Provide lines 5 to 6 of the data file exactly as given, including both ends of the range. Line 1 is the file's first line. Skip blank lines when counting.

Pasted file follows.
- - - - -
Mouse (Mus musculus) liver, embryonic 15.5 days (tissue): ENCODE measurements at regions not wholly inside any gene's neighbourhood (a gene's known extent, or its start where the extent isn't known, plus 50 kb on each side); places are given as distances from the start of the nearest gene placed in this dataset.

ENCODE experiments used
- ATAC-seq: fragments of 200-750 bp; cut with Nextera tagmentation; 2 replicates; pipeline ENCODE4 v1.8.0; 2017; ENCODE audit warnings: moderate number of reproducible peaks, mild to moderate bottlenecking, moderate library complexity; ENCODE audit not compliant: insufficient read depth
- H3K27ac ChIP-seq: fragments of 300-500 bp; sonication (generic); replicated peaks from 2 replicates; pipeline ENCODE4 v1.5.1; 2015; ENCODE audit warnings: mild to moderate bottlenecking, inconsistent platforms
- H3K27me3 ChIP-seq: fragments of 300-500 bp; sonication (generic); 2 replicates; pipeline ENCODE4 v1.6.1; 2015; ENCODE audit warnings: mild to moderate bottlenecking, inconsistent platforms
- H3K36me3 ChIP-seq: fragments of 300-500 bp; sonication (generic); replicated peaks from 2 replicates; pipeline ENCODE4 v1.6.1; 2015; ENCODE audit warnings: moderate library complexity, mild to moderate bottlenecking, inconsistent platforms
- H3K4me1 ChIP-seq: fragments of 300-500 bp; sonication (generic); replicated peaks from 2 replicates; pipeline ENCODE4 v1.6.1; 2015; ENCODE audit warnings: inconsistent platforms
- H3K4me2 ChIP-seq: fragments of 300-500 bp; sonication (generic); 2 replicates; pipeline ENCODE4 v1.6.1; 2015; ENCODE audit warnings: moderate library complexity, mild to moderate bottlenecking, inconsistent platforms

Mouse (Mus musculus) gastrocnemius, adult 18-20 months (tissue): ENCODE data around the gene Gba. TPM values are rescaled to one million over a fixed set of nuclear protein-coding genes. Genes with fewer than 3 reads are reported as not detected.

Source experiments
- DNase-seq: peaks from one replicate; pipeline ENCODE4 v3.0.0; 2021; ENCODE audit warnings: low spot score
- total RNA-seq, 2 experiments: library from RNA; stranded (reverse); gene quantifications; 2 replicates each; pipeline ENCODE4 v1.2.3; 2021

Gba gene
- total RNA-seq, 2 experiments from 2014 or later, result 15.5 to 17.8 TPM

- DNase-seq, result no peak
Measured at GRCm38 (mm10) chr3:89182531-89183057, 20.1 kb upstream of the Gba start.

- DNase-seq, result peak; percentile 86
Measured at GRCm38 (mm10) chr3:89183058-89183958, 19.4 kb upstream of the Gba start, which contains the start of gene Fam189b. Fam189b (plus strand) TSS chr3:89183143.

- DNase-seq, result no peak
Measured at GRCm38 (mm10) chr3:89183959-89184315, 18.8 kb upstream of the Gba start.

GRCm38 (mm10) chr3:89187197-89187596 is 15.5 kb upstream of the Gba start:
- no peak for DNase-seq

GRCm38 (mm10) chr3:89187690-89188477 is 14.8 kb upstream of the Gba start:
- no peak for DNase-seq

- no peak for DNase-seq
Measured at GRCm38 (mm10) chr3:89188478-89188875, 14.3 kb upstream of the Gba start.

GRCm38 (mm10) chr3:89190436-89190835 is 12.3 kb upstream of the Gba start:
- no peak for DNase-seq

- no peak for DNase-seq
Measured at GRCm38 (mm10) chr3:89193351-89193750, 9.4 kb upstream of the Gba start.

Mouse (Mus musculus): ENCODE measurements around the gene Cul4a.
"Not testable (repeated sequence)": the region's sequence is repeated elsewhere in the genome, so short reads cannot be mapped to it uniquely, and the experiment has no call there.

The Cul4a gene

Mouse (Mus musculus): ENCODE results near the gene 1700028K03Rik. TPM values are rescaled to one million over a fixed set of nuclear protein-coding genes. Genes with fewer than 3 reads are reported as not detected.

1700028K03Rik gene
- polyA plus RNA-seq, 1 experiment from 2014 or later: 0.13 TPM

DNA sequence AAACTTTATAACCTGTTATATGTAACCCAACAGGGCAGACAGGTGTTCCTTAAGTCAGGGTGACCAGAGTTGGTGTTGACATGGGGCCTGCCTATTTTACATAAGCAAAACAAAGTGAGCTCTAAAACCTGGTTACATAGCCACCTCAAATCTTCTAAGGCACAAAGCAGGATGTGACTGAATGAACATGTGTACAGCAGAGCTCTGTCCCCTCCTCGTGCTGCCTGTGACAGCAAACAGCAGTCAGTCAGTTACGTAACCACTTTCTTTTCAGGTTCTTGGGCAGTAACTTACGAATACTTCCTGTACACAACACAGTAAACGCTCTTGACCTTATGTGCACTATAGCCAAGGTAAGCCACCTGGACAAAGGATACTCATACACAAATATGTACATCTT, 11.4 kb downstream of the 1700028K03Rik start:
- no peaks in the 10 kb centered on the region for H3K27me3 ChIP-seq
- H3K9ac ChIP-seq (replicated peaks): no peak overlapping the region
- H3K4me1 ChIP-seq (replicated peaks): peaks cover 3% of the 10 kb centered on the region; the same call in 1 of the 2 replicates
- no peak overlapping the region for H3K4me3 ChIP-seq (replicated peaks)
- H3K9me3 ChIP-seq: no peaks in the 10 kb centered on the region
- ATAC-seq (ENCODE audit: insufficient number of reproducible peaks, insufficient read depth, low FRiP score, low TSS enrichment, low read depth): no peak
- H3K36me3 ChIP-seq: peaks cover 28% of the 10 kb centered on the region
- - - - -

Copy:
- H3K27me3 ChIP-seq: fragments of 300-500 bp; sonication (generic); 2 replicates; pipeline ENCODE4 v1.6.1; 2015; ENCODE audit warnings: mild to moderate bottlenecking, inconsistent platforms
- H3K36me3 ChIP-seq: fragments of 300-500 bp; sonication (generic); replicated peaks from 2 replicates; pipeline ENCODE4 v1.6.1; 2015; ENCODE audit warnings: moderate library complexity, mild to moderate bottlenecking, inconsistent platforms